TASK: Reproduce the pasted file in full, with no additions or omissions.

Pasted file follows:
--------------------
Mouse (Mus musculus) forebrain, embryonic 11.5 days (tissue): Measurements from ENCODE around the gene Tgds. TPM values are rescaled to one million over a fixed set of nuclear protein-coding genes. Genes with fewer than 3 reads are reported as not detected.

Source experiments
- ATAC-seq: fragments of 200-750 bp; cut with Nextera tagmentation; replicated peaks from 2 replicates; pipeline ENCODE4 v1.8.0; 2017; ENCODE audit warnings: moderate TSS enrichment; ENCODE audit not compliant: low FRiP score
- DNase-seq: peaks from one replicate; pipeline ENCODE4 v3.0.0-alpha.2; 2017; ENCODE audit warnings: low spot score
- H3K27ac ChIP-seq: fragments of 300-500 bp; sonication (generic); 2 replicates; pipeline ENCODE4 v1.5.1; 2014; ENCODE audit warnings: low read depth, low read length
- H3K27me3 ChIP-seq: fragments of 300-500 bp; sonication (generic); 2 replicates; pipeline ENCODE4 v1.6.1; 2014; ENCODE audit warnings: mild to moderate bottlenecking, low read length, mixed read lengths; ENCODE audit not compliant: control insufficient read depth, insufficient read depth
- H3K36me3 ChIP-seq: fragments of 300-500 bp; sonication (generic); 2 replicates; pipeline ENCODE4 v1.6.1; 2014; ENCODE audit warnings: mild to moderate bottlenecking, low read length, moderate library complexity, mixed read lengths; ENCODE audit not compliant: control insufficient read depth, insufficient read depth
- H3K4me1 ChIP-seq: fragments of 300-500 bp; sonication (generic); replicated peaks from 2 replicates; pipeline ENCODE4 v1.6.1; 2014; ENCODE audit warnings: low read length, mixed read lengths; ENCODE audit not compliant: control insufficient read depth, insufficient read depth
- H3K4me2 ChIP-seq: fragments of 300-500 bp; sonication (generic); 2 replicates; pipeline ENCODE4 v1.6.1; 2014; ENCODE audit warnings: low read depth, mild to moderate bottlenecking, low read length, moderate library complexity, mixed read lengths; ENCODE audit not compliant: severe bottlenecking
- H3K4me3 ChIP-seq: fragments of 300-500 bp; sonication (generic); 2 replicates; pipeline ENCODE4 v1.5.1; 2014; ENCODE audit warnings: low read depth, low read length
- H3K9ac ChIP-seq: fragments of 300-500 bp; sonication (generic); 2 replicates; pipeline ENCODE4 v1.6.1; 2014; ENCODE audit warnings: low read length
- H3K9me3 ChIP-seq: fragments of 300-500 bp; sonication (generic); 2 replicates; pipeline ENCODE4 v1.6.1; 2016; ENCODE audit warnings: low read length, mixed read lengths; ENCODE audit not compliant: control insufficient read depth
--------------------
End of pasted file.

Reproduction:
Mouse (Mus musculus) forebrain, embryonic 11.5 days (tissue): Measurements from ENCODE around the gene Tgds. TPM values are rescaled to one million over a fixed set of nuclear protein-coding genes. Genes with fewer than 3 reads are reported as not detected.

Source experiments
- ATAC-seq: fragments of 200-750 bp; cut with Nextera tagmentation; replicated peaks from 2 replicates; pipeline ENCODE4 v1.8.0; 2017; ENCODE audit warnings: moderate TSS enrichment; ENCODE audit not compliant: low FRiP score
- DNase-seq: peaks from one replicate; pipeline ENCODE4 v3.0.0-alpha.2; 2017; ENCODE audit warnings: low spot score
- H3K27ac ChIP-seq: fragments of 300-500 bp; sonication (generic); 2 replicates; pipeline ENCODE4 v1.5.1; 2014; ENCODE audit warnings: low read depth, low read length
- H3K27me3 ChIP-seq: fragments of 300-500 bp; sonication (generic); 2 replicates; pipeline ENCODE4 v1.6.1; 2014; ENCODE audit warnings: mild to moderate bottlenecking, low read length, mixed read lengths; ENCODE audit not compliant: control insufficient read depth, insufficient read depth
- H3K36me3 ChIP-seq: fragments of 300-500 bp; sonication (generic); 2 replicates; pipeline ENCODE4 v1.6.1; 2014; ENCODE audit warnings: mild to moderate bottlenecking, low read length, moderate library complexity, mixed read lengths; ENCODE audit not compliant: control insufficient read depth, insufficient read depth
- H3K4me1 ChIP-seq: fragments of 300-500 bp; sonication (generic); replicated peaks from 2 replicates; pipeline ENCODE4 v1.6.1; 2014; ENCODE audit warnings: low read length, mixed read lengths; ENCODE audit not compliant: control insufficient read depth, insufficient read depth
- H3K4me2 ChIP-seq: fragments of 300-500 bp; sonication (generic); 2 replicates; pipeline ENCODE4 v1.6.1; 2014; ENCODE audit warnings: low read depth, mild to moderate bottlenecking, low read length, moderate library complexity, mixed read lengths; ENCODE audit not compliant: severe bottlenecking
- H3K4me3 ChIP-seq: fragments of 300-500 bp; sonication (generic); 2 replicates; pipeline ENCODE4 v1.5.1; 2014; ENCODE audit warnings: low read depth, low read length
- H3K9ac ChIP-seq: fragments of 300-500 bp; sonication (generic); 2 replicates; pipeline ENCODE4 v1.6.1; 2014; ENCODE audit warnings: low read length
- H3K9me3 ChIP-seq: fragments of 300-500 bp; sonication (generic); 2 replicates; pipeline ENCODE4 v1.6.1; 2016; ENCODE audit warnings: low read length, mixed read lengths; ENCODE audit not compliant: control insufficient read depth